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Nursing Theory-Directed Healthcare: Modifying Kolcaba's Comfort Theory as an Institution-Wide Approach

March, Angela BN, RN; McCormack, Dianne RN, MSc

doi: 10.1097/HNP.0b013e3181a1105b
CONTINUING EDUCATION: CE 2.0 Contact Hours See text on pp. 81–82
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The tradition of the nursing discipline borrowing theory from other disciplines is examined, and the idea of other healthcare disciplines borrowing nursing theory is proposed. A brief literature review of borrowed theory sets the stage to examine how a modification in the theoretical framework of Kolcaba's theory of comfort can guide the thinking and work of other healthcare disciplines. This change positions Kolcaba's theory as an acceptable blueprint to guide the activities of all health disciplines within an institution, transposing this theory from a theory for nursing to a theory for healthcare. In a healthcare climate that embraces interprofessional collaboration, a single theoretical framework has the potential to facilitate greater understanding between disciplines and greater continuity of care for healthcare recipients and their families. To clearly demonstrate this assertion, a hypothetical case example is presented.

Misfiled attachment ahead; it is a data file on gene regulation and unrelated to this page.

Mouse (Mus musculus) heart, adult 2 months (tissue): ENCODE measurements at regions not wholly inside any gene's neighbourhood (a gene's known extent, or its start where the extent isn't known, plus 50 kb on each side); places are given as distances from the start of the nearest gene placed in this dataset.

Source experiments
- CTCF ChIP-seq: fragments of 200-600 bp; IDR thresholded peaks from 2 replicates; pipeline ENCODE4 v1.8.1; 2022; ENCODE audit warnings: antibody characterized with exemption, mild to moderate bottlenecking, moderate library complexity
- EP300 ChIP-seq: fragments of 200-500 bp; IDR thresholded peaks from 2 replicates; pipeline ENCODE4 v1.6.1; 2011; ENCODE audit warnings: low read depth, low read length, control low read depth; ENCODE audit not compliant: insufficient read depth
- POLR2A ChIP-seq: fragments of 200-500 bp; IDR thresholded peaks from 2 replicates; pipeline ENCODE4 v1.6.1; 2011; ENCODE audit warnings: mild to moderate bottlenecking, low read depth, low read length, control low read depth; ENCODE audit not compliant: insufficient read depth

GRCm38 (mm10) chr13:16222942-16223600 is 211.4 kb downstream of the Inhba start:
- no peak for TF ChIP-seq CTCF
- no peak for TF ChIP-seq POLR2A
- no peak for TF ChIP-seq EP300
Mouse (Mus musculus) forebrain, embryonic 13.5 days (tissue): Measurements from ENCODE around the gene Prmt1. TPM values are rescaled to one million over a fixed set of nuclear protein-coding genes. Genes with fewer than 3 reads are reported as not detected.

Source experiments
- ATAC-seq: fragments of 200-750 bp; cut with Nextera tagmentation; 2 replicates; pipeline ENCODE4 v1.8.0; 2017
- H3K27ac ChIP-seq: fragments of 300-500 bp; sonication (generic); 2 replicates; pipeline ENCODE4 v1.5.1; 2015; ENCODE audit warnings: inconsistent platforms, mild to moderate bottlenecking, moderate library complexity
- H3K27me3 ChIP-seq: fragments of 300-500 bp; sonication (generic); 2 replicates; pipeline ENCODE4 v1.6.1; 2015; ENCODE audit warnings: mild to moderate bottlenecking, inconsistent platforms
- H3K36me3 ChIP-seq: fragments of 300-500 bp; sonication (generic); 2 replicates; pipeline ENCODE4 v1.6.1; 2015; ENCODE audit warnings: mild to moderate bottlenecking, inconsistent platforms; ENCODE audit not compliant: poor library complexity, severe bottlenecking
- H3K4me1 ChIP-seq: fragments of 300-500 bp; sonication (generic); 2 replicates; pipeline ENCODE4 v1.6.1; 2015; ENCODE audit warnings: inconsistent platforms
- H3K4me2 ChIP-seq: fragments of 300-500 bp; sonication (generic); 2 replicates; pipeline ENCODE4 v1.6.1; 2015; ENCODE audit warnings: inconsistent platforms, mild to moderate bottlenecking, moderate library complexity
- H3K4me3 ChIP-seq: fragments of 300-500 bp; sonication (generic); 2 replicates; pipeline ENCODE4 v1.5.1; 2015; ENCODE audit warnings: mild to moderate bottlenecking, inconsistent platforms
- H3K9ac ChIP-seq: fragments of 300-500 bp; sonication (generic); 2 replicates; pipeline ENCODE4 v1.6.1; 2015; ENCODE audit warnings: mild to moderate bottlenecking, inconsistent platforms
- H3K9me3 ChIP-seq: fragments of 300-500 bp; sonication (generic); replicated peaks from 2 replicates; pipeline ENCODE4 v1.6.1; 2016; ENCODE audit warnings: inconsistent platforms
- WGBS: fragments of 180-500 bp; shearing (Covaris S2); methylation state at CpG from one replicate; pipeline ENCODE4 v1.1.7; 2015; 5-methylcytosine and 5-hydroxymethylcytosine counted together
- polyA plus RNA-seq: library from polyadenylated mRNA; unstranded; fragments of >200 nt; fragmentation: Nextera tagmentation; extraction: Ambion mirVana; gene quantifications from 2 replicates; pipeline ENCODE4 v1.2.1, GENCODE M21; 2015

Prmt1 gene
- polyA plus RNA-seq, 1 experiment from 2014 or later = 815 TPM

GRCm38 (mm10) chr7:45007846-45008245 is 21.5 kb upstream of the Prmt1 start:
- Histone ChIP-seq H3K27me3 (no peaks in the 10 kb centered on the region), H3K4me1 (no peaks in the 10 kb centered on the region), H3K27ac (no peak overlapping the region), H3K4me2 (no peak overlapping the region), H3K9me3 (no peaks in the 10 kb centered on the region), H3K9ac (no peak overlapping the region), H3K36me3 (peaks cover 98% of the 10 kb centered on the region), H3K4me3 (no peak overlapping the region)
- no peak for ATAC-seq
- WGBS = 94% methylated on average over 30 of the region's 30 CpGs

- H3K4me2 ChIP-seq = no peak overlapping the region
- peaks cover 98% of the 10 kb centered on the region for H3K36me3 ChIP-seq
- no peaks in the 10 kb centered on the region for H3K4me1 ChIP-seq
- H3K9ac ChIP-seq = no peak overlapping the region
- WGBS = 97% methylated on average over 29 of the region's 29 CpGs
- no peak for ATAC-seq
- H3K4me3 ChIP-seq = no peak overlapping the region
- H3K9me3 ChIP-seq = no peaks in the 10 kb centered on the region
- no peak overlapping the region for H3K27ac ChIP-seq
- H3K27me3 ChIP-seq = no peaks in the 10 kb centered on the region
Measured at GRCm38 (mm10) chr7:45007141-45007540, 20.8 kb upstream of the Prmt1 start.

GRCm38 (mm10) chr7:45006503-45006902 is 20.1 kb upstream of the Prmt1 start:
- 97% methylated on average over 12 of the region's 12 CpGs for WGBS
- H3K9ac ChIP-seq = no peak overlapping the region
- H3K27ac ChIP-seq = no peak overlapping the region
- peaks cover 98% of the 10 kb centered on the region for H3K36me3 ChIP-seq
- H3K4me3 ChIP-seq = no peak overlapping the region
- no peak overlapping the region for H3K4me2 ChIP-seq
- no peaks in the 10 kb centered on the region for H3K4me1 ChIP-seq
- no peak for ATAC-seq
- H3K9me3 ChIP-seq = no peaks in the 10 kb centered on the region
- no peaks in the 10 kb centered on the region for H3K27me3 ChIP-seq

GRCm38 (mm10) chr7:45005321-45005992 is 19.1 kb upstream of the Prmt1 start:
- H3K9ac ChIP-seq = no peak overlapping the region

Department of Medical/Surgical Intensive Care, Atlantic Health Sciences Corporation (Ms March) and Department of Nursing, University of New Brunswick (Ms McCormack), Saint John, New Brunswick, Canada.

Corresponding Author: Angela March, BN, RN, Department of Medical/Surgical Intensive Care, Atlantic Health Sciences Corporation, Saint John, New Brunswick, Canada E2L 4L5 (i8izs@unb.ca).

The authors have disclosed that they have no significant relationship with or financial interest in any commercial companies that pertain to this educational activity.

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